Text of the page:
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Anyway, this week has been filled with me feeling like my life is over and I will never enjoy anything again. I haven’t handled it well, especially in my relationship with Travis. I’ve been drowning my sorrows in self-pity with a very “Woe is me” attitude, which benefits no one. Even though deep down, I want to embrace this reality from God and give thanks for His mercies that are new every morning – because I know that that is the path to joy – I can’t do it. I can’t stop focusing on all the things about life right now that are so not what I want. My face is still breaking out. My belly is still as soft as bread dough. Neither my pre-pregnancy nor maternity clothes fit right anymore and I don’t feel like we can afford me to buy a bunch of new ones, especially when they’re just to fill in the gap right now. I fight against taking many naps during the day because I don’t want to spend my entire existence nursing and sleeping, and I hate how it feels to get up after not getting enough sleep. But my stubbornness leaves me even more exhausted.

People keep telling me “It’ll get better.” And I’m sure somehow, somewhere, that’s true. But I can’t help but get angry when they say that because how does that help me today? Am I just supposed to resign myself to being miserable for the next however many weeks until Emma gets older? And how do I love my inconsolable daughter and well-meaning husband in the meantime, when I feel so trapped and discouraged?

Don’t get me wrong – I love Emma and Travis, and couldn’t imagine life without them. I know that Travis wishes he could do more to help me and he’s been great about staying up late to take care of Emma while I get some sleep during her least fussy period. And he doesn’t get angry or offended when I vent my frustrations to him and accuse him of not understanding how hard this is. With Emma, there are a few moments each day when she is awake and happy, and she makes the cutest noises in the whole world. I know she’s worth it, even though I’m tempted at times to question my decision to be a mother.

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Nothing prepares you for how hard it is to have a baby, or how much you still love them in spite of it. For how you finally lay down to take a nap while your partner is taking care of the baby, but you can’t sleep because you can hear her crying and you feel guilty that you’re not the one out there consoling her. For how every baby and child you see in the store, on TV, at church and on the street remind you of your little one, and make your heart ache with the deepest love, and you know that there is nothing in the whole world that could make you give them up or live without them. For how hearing your baby cry breaks your heart so swiftly that you end up crying with them. For how you desperately want your baby to know how much they’re loved and cherished, so even though in the present moment, you just wish you could put her down and walk away, you don’t. You stay – heart breaking, eyes stinging, world imploding – and you keep on keeping on.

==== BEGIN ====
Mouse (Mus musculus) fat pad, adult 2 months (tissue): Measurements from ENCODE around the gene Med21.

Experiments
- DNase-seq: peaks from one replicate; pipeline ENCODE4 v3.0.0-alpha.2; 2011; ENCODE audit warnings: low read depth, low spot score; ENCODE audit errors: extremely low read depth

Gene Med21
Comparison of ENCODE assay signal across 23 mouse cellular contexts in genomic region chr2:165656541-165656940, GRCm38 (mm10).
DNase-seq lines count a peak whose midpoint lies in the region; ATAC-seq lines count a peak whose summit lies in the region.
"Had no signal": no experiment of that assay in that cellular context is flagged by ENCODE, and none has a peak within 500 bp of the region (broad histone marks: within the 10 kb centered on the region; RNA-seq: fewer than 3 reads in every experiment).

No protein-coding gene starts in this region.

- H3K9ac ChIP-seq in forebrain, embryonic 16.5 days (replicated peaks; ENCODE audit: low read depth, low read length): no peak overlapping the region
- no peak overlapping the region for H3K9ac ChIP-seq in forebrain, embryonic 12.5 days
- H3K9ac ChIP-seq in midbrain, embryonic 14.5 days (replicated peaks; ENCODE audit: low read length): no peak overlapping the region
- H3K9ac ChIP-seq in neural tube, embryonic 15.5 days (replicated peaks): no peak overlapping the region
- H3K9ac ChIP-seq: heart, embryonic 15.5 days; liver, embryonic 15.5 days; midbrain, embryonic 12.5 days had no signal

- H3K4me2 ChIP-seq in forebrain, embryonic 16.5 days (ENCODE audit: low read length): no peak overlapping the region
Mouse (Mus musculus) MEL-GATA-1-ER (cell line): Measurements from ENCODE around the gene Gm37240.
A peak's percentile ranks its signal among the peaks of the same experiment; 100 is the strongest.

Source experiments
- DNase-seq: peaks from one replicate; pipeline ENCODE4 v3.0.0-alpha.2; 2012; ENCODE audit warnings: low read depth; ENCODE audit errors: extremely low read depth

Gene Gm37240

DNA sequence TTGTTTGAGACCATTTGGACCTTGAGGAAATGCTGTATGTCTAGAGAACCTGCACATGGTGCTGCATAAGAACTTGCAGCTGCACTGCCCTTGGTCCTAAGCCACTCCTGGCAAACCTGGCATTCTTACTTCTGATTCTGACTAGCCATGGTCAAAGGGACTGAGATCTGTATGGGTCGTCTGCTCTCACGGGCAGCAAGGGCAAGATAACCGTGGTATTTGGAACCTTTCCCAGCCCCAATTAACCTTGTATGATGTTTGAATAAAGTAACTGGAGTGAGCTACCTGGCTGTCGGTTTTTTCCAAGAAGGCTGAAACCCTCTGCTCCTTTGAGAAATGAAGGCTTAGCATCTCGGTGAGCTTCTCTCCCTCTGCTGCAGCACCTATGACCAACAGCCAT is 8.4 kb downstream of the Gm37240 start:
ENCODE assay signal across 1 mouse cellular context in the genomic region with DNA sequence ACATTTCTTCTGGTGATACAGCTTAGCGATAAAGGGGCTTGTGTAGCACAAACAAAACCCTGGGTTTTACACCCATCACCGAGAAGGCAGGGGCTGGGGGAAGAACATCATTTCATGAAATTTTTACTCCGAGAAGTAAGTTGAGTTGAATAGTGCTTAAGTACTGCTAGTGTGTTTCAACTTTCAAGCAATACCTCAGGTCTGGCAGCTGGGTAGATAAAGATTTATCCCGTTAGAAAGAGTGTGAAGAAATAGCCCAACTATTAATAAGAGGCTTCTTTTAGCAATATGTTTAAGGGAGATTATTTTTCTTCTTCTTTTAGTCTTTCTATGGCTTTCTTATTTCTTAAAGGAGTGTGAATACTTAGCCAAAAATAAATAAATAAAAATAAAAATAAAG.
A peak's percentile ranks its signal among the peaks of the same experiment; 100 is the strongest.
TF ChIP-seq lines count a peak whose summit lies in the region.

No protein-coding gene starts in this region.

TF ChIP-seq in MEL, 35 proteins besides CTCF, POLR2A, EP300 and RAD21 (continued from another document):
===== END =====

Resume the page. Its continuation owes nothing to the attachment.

There is so much more that I could say. I have a hard time praying these days because my emotions are such a twisted mess, so I usually just end up saying “Lord, You know. Help me.” I continue to remind myself of Ann Voskamp’s words that “life change happens when we accept life with thanks and ask for nothing to change,” hoping that if I keep reminding myself, maybe I’ll eventually believe it. And I bring to mind Bible verses like Psalm 62:5-8…

For God alone, O my soul, wait in silence,
for my hope is from him.

He only is my rock and my salvation,
my fortress; I shall not be shaken.

On God rests my salvation and my glory;
my mighty rock, my refuge is God.

Trust in him at all times, O people;
pour out your heart before him;
God is a refuge for us.

Even when all else fails, God is still my hope.

Any words of advice or encouragement?

Choosing Joy in Exhaustion

19 Dec

snoozeMy blog has kind of turned into a weekly pregnancy update and nothing more. What can I say? I would love to blog. I have time to blog. But I have nothing to blog about. The only reason why I blog once a week is because of the whole “counting down the weeks” thing. Otherwise, my brain is useless.

I partly blame being tired. For the past week or two, I get up early enough to spend some time reading the Bible but my mind just won’t engage. I zone out in front of my open Bible until I concede that it’s useless and either start getting ready early or use that time to take a mini nap. (Usually the latter.) I finally understand what it feels like to not be a morning person. You stumble around in a half-conscious daze for the first three hours you’re out of bed. By noon, you feel mostly normal.

When I’m tired, I let everything slide. Making the bed sounds like too much work. Cooking dinner – too much work. I have energy for one thing and one thing only: doing nothing. Even the things that I enjoy doing and am always glad for doing later, are still thrown out the window with the excuse, “But I’m sooooo tired.” 

I know you’re probably thinking, “She’s totally screwed when she actually has her baby.” I’ve had that same thought. And that has spurred me to the realization that I need to learn how to live tired. Not survive tired. Not make it through another day tired. LIVE tired.